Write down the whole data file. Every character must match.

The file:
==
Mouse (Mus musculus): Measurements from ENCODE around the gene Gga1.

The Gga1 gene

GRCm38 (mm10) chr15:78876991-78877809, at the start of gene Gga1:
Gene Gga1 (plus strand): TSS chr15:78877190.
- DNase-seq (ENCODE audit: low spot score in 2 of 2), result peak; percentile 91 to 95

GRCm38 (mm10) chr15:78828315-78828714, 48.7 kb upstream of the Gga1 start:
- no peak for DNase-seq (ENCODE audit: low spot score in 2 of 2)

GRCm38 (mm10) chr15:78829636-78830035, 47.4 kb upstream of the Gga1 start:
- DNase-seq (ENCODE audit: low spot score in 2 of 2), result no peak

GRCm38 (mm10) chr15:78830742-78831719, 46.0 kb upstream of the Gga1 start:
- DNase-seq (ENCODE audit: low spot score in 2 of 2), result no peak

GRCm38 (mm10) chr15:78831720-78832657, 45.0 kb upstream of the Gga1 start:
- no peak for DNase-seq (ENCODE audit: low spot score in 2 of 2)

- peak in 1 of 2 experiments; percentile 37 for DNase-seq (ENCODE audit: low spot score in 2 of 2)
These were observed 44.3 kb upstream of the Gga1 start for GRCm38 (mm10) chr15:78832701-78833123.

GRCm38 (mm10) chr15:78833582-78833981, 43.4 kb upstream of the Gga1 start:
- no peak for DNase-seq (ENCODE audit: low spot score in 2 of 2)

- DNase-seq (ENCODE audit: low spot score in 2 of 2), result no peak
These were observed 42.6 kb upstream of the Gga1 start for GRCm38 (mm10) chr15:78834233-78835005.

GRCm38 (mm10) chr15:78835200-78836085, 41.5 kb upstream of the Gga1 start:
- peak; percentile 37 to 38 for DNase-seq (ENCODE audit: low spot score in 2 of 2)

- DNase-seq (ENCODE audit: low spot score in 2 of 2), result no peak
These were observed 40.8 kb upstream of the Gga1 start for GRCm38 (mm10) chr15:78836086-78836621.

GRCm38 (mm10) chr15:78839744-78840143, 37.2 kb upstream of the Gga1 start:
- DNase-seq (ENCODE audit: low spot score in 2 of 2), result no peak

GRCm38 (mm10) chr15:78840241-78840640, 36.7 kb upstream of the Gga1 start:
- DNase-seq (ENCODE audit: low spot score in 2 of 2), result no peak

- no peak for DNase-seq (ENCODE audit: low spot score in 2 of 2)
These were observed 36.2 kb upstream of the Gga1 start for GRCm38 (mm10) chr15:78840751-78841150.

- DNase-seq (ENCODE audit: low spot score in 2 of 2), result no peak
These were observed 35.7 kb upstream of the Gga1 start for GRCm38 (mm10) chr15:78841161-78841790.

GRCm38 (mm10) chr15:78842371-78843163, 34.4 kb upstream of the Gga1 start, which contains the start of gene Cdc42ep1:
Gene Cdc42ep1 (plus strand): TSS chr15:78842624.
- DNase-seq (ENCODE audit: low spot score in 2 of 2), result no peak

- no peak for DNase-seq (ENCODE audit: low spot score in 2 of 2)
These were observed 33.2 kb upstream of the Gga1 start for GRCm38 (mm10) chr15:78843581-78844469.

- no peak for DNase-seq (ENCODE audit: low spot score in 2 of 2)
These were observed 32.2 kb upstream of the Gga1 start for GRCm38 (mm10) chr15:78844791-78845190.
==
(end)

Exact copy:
Mouse (Mus musculus): Measurements from ENCODE around the gene Gga1.

The Gga1 gene

GRCm38 (mm10) chr15:78876991-78877809, at the start of gene Gga1:
Gene Gga1 (plus strand): TSS chr15:78877190.
- DNase-seq (ENCODE audit: low spot score in 2 of 2), result peak; percentile 91 to 95

GRCm38 (mm10) chr15:78828315-78828714, 48.7 kb upstream of the Gga1 start:
- no peak for DNase-seq (ENCODE audit: low spot score in 2 of 2)

GRCm38 (mm10) chr15:78829636-78830035, 47.4 kb upstream of the Gga1 start:
- DNase-seq (ENCODE audit: low spot score in 2 of 2), result no peak

GRCm38 (mm10) chr15:78830742-78831719, 46.0 kb upstream of the Gga1 start:
- DNase-seq (ENCODE audit: low spot score in 2 of 2), result no peak

GRCm38 (mm10) chr15:78831720-78832657, 45.0 kb upstream of the Gga1 start:
- no peak for DNase-seq (ENCODE audit: low spot score in 2 of 2)

- peak in 1 of 2 experiments; percentile 37 for DNase-seq (ENCODE audit: low spot score in 2 of 2)
These were observed 44.3 kb upstream of the Gga1 start for GRCm38 (mm10) chr15:78832701-78833123.

GRCm38 (mm10) chr15:78833582-78833981, 43.4 kb upstream of the Gga1 start:
- no peak for DNase-seq (ENCODE audit: low spot score in 2 of 2)

- DNase-seq (ENCODE audit: low spot score in 2 of 2), result no peak
These were observed 42.6 kb upstream of the Gga1 start for GRCm38 (mm10) chr15:78834233-78835005.

GRCm38 (mm10) chr15:78835200-78836085, 41.5 kb upstream of the Gga1 start:
- peak; percentile 37 to 38 for DNase-seq (ENCODE audit: low spot score in 2 of 2)

- DNase-seq (ENCODE audit: low spot score in 2 of 2), result no peak
These were observed 40.8 kb upstream of the Gga1 start for GRCm38 (mm10) chr15:78836086-78836621.

GRCm38 (mm10) chr15:78839744-78840143, 37.2 kb upstream of the Gga1 start:
- DNase-seq (ENCODE audit: low spot score in 2 of 2), result no peak

GRCm38 (mm10) chr15:78840241-78840640, 36.7 kb upstream of the Gga1 start:
- DNase-seq (ENCODE audit: low spot score in 2 of 2), result no peak

- no peak for DNase-seq (ENCODE audit: low spot score in 2 of 2)
These were observed 36.2 kb upstream of the Gga1 start for GRCm38 (mm10) chr15:78840751-78841150.

- DNase-seq (ENCODE audit: low spot score in 2 of 2), result no peak
These were observed 35.7 kb upstream of the Gga1 start for GRCm38 (mm10) chr15:78841161-78841790.

GRCm38 (mm10) chr15:78842371-78843163, 34.4 kb upstream of the Gga1 start, which contains the start of gene Cdc42ep1:
Gene Cdc42ep1 (plus strand): TSS chr15:78842624.
- DNase-seq (ENCODE audit: low spot score in 2 of 2), result no peak

- no peak for DNase-seq (ENCODE audit: low spot score in 2 of 2)
These were observed 33.2 kb upstream of the Gga1 start for GRCm38 (mm10) chr15:78843581-78844469.

- no peak for DNase-seq (ENCODE audit: low spot score in 2 of 2)
These were observed 32.2 kb upstream of the Gga1 start for GRCm38 (mm10) chr15:78844791-78845190.